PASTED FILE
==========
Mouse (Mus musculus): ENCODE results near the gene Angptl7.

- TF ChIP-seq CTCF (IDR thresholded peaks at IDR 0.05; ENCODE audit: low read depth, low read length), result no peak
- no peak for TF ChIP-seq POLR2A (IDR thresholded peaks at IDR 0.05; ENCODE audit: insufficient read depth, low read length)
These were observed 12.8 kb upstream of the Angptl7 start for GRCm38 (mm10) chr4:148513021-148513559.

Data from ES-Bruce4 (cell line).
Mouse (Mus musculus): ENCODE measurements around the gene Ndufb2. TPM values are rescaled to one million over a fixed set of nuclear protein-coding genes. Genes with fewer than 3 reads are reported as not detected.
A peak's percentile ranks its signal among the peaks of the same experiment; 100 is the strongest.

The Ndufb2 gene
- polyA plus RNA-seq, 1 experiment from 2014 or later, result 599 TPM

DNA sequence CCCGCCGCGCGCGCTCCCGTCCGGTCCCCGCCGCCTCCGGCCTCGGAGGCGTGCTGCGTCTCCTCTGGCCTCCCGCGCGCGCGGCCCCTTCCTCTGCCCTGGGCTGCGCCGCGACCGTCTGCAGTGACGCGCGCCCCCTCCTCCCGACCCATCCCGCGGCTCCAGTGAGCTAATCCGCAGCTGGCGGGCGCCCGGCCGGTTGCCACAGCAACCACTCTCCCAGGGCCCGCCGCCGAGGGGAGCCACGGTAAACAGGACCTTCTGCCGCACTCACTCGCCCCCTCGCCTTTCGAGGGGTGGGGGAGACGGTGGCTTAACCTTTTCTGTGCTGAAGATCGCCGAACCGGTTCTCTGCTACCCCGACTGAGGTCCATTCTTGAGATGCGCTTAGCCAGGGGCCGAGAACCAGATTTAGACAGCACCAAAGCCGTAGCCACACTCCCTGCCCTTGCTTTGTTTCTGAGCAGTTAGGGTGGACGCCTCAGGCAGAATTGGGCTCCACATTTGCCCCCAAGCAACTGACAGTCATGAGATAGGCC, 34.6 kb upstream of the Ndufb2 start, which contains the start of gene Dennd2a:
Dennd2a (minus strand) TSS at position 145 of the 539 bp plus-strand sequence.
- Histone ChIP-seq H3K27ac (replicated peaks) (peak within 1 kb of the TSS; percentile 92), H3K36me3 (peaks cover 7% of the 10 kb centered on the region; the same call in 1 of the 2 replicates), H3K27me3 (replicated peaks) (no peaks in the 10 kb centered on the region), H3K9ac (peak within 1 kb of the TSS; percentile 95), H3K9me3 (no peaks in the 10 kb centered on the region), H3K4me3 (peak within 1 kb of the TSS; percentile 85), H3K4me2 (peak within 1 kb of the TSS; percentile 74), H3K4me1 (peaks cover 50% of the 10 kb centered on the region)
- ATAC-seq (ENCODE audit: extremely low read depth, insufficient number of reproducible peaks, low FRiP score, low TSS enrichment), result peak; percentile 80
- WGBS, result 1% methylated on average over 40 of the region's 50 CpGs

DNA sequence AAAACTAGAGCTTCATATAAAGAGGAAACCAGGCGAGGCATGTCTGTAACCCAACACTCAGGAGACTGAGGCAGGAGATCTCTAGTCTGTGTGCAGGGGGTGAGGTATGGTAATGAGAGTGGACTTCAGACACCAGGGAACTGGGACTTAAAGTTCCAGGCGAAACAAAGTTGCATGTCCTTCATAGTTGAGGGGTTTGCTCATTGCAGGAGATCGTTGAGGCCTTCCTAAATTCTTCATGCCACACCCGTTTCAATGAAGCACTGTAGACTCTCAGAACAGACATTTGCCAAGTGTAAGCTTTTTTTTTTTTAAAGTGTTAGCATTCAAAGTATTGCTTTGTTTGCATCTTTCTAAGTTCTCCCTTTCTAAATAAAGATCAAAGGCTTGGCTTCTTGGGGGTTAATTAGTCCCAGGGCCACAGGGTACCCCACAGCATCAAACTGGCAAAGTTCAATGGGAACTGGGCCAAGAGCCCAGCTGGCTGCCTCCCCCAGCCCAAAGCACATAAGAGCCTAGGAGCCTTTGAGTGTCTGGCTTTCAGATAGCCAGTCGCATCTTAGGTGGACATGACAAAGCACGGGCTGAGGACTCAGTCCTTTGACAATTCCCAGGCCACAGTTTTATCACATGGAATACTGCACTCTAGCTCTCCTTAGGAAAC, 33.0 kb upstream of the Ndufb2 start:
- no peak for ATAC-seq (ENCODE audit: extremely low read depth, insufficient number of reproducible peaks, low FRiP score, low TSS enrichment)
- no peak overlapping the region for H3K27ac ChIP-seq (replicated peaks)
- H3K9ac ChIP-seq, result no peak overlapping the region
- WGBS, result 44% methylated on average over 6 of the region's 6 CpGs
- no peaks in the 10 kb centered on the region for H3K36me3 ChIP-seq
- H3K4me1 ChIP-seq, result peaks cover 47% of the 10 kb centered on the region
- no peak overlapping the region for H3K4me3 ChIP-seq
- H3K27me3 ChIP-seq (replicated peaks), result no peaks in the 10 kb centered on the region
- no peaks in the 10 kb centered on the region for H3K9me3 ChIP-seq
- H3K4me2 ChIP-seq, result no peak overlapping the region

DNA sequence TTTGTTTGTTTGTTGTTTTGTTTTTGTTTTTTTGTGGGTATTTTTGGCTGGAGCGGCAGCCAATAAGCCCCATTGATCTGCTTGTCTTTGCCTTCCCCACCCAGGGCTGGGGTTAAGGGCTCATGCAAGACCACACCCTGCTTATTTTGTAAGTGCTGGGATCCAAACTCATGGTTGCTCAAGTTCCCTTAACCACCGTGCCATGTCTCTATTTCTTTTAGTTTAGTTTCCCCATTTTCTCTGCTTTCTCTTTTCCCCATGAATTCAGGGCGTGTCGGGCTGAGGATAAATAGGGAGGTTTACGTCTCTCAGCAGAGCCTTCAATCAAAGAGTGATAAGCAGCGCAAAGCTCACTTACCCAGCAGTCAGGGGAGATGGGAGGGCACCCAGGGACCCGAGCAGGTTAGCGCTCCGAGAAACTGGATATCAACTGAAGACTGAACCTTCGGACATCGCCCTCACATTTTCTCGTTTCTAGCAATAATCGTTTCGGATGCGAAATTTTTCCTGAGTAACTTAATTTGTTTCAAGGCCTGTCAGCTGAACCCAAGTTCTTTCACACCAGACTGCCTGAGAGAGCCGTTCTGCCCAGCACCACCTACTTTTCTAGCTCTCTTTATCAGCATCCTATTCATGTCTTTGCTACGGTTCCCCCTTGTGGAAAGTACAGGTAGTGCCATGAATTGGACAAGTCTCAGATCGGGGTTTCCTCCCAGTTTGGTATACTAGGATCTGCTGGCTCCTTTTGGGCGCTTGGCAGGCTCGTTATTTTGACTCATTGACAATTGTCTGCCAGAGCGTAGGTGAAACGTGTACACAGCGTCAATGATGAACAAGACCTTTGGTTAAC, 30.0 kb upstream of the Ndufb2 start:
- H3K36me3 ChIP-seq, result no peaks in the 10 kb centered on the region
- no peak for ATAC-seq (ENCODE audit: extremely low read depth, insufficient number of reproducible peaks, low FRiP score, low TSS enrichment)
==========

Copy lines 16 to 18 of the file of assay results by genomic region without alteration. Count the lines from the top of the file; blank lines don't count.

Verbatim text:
- no peak for ATAC-seq (ENCODE audit: extremely low read depth, insufficient number of reproducible peaks, low FRiP score, low TSS enrichment)
- no peak overlapping the region for H3K27ac ChIP-seq (replicated peaks)
- H3K9ac ChIP-seq, result no peak overlapping the region